(Host) Some residents of Bennington have launched a petition calling for the resignation of a disgraced former school superintendent elected in March to the local school board.
In 1989, George Sleeman was convicted of eight counts of embezzlement from the Southwest Vermont Supervisory Union. Now that he’s back in the public eye, the community is divided over how to respond.
VPR’s Susan Keese has more.
(Keese) The petition, with more than 200 hundred signatures, ran as a quarter-page ad in Saturday’s Bennington Banner. It refers to damage to the community allegedly caused by Sleeman’s misdeeds more than 20 years ago.
Recently retired school board member Jeanne Conner helped organize the petition drive.
(Conner) I just don’t think that it’s appropriate for him to be on the very school board in the district that he embezzled money from.
(Keese) Conner wasn’t in Bennington during the investigation into what was then called ‘The largest case of white-collar corruption in Vermont history." She says she was approached by friends who found the memory of Sleeman too painful or too intimidating.
There were two seats open for the board this March and only one person running. Sleeman was elected with 45 votes to a three-year term. Local resident Mike Bethel organized the write-in campaign.
(Bethel) George has all the experience from his educational background. He’s a great guy. I’ve known him for quite a few years, and there was an empty seat and I thought he’d be good at it.
(Keese) Sleeman was a popular teacher before becoming superintendant in 1972. He held the office 13 years.
Pam Coffield was a newcomer to the board in the early 80s and one of the whistle blowers who helped end Sleeman’s tenure. She says it started with the discovery of a $2 million dollar deficit.
(Coffield) And things began to unravel. There were break-ins where only check books were stolen, lots of them. There was a fire where only paper work was destroyed. Then ghost courses showed up.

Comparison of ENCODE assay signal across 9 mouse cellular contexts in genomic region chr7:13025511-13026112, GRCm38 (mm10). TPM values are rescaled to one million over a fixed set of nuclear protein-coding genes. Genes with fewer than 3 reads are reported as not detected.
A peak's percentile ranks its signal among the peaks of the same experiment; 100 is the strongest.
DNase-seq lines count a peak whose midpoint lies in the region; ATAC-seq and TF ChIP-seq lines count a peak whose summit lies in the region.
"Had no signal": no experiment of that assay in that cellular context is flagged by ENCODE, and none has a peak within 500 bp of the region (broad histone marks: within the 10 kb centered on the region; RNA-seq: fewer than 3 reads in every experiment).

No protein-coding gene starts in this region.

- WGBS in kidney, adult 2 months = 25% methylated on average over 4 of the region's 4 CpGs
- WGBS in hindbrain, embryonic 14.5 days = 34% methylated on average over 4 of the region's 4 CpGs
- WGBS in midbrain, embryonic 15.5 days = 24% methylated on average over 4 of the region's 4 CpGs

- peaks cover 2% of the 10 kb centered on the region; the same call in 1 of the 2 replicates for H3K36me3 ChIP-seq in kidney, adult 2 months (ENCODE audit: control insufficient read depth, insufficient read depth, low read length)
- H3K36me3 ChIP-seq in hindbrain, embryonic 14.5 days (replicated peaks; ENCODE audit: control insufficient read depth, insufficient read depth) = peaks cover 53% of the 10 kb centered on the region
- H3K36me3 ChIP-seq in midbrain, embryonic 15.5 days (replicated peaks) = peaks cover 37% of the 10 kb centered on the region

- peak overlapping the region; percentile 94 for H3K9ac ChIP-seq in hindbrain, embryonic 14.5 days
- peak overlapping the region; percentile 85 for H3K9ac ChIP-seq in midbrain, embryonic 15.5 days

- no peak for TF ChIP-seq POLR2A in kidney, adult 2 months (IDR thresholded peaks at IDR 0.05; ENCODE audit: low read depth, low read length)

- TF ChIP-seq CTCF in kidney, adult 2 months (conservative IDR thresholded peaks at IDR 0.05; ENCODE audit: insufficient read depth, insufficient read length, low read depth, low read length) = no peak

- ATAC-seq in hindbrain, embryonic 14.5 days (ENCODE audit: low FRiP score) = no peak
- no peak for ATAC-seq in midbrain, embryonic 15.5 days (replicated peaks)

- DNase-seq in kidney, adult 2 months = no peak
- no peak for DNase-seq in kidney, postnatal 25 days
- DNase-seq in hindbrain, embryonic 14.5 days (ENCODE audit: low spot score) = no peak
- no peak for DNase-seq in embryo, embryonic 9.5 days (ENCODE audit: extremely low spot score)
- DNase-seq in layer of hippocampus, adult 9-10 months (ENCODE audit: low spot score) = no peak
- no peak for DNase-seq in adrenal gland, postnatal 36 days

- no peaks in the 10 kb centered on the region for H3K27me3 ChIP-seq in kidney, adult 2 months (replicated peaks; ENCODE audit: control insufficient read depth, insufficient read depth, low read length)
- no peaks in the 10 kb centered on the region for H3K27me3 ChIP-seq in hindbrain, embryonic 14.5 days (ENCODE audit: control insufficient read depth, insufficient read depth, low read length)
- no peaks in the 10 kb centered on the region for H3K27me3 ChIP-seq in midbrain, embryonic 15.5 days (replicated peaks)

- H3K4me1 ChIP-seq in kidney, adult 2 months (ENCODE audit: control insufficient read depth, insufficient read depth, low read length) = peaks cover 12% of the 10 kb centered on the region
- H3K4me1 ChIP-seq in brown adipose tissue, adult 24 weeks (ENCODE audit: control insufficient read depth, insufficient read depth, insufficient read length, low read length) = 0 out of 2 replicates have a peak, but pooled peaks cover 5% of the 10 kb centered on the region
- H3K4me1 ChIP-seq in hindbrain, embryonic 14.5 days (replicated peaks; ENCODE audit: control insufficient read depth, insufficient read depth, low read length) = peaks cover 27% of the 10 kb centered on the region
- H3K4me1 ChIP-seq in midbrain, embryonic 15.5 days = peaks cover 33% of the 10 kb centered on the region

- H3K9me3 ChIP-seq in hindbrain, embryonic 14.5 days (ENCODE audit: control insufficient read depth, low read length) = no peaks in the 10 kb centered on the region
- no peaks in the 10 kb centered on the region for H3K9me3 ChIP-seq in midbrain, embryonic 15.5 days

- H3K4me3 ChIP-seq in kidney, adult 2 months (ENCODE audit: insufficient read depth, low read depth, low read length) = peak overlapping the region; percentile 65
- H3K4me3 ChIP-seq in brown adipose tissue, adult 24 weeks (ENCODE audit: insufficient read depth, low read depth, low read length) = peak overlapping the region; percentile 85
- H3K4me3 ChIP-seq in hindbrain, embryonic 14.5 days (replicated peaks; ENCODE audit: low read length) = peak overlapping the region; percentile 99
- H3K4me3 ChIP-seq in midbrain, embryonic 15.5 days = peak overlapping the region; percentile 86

(Keese) Records showed Sleeman hired educators to teach classes that never happened. Coffield says many reputations and careers were damaged in the scandal. She says Sleeman is a charismatic figure.
(Coffield) The sad thing about it to me was that it was totally divisive to the town, because there are those who will still cross the street when they see me, or if they’re in the grocery store go down a different aisle.
(Keese) Sleeman didn’t respond to requests for an interview. But Mike Bethel, the write-in organizer, says the former superintendant spent more than a year in jail.
(Bethel) People should be able to be forgiven, I mean if not, what do we have the court system for? If somebody goes to court and they’ve paid their dues and their restoration to society, we’re not going to let them back in?
(Keese) The school board seems to be taking a similar position. Speaking at a local coffee shop, board chairman Ken Swierad said it’s time to move on.
(Swierad) I mean, he’s not the only person who ever had a problem in life, and at our last meeting he was arguing to make sure we didn’t spend money on a phone system unless we had money for summer school for the kids, so he’s already done a few things to show where his priorities are.
(Keese) The petitioners do plan to present their signatures to the board. Mike Bethel says they’d be better off fielding a candidate to defeat Sleeman when his 3 year term expires.
For VPR news, I’m Susan Keese.